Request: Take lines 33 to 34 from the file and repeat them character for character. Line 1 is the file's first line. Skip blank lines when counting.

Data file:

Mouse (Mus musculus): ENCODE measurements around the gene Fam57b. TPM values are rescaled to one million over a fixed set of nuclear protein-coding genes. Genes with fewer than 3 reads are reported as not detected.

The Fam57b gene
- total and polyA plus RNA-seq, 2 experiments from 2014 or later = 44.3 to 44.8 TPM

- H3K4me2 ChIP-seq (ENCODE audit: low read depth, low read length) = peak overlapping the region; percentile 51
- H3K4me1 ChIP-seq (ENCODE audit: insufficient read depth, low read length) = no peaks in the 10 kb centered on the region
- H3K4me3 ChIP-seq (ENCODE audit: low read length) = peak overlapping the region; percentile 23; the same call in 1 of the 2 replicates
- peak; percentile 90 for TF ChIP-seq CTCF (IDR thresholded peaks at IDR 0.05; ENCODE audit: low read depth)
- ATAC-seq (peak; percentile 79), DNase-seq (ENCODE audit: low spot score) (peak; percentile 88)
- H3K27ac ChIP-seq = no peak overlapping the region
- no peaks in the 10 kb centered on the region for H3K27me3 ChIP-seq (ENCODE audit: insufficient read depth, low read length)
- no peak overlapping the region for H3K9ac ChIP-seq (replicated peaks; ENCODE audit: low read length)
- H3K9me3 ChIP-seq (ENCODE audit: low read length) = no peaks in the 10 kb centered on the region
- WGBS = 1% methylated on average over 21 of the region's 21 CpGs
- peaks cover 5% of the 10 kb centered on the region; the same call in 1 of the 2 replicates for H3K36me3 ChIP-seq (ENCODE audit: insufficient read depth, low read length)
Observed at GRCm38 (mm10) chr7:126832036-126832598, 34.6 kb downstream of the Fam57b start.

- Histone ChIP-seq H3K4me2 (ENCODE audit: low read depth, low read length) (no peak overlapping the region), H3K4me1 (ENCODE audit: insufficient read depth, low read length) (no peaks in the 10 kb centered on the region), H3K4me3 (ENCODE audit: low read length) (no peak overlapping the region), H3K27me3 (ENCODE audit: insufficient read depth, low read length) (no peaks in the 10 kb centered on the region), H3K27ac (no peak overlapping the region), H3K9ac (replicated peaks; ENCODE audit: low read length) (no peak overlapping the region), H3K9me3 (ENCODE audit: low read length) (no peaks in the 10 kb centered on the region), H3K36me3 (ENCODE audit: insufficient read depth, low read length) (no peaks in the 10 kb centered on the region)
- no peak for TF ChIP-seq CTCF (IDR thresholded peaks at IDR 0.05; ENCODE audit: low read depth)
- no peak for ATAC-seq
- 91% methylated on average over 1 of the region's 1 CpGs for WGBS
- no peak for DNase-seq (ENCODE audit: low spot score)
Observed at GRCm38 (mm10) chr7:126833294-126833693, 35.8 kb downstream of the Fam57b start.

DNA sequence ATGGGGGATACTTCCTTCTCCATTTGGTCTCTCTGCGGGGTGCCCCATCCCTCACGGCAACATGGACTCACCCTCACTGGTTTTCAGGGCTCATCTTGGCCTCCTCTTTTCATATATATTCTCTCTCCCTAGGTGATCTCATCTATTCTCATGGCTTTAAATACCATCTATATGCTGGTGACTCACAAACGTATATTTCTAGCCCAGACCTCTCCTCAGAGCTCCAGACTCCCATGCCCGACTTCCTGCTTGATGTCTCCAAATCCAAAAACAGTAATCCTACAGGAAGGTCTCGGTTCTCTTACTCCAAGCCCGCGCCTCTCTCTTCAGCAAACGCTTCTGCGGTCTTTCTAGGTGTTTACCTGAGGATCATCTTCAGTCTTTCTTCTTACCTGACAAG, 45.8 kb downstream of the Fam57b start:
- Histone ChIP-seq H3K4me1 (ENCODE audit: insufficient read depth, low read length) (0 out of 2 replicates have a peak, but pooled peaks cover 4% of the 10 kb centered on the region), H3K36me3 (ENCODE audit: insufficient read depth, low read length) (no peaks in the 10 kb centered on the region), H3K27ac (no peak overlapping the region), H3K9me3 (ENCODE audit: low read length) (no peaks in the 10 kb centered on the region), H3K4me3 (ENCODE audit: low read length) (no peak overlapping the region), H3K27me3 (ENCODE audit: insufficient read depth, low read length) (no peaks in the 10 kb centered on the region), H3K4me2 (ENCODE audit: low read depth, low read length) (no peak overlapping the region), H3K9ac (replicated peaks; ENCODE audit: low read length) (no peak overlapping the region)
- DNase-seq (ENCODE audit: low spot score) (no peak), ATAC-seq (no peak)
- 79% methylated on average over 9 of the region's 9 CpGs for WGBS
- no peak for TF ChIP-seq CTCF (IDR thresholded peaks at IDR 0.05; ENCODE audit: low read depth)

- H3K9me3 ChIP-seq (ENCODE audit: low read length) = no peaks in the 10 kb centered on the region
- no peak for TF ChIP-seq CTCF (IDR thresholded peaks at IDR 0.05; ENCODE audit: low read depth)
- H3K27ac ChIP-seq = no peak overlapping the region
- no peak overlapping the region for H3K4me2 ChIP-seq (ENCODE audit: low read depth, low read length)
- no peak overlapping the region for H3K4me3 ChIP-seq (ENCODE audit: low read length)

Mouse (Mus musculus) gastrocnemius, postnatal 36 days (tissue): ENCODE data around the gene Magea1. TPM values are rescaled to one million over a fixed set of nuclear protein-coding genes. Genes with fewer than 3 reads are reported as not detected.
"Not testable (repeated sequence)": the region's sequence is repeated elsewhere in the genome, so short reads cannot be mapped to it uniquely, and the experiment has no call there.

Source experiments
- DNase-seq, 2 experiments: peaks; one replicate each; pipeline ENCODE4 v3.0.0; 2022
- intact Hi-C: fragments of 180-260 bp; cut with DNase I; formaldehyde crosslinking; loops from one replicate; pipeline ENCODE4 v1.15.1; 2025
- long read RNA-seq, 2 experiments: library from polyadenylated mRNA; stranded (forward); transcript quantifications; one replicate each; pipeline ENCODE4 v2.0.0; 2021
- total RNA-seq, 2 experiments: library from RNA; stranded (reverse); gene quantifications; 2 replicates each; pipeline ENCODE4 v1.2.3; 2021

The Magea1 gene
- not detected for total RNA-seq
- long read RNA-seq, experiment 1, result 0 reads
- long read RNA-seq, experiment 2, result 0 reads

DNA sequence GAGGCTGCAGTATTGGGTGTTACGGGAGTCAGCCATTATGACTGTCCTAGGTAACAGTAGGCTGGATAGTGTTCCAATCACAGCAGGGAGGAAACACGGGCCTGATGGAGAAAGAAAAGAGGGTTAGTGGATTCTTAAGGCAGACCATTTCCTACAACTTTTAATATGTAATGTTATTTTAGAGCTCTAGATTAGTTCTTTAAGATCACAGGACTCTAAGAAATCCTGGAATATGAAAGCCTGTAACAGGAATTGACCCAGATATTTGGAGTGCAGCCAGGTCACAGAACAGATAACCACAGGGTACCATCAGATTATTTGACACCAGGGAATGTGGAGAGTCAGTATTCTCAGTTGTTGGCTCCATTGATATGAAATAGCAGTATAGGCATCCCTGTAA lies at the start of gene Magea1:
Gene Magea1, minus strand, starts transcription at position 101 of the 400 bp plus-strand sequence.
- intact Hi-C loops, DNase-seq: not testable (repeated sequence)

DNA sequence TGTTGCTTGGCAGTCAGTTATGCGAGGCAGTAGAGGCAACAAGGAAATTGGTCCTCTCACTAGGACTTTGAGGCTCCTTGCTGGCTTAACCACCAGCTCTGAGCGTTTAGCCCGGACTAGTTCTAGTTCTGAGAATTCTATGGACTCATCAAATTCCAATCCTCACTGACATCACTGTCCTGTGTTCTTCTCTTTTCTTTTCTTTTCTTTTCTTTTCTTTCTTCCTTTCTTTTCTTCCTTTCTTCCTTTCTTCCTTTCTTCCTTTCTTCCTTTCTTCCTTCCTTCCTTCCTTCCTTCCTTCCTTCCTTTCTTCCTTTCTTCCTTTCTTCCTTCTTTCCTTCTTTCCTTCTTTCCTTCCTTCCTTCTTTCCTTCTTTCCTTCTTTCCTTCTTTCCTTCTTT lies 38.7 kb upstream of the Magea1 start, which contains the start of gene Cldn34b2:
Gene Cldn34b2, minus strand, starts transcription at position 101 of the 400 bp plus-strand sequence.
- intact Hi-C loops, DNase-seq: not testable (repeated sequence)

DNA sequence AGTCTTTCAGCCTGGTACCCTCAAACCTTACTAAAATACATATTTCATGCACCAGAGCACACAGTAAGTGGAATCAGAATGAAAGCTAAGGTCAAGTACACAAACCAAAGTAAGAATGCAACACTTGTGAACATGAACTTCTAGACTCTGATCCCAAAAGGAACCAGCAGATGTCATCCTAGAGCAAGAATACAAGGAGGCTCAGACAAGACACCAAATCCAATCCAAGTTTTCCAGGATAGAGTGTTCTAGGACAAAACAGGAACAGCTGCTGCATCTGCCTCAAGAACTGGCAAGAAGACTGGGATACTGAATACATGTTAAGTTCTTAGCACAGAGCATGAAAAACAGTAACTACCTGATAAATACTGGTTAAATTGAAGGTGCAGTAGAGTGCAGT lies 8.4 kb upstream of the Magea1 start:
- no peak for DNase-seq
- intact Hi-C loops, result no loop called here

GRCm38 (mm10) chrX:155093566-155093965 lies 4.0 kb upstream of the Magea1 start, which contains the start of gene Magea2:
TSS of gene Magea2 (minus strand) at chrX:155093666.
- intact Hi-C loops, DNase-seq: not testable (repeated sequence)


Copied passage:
"Not testable (repeated sequence)": the region's sequence is repeated elsewhere in the genome, so short reads cannot be mapped to it uniquely, and the experiment has no call there.

Source experiments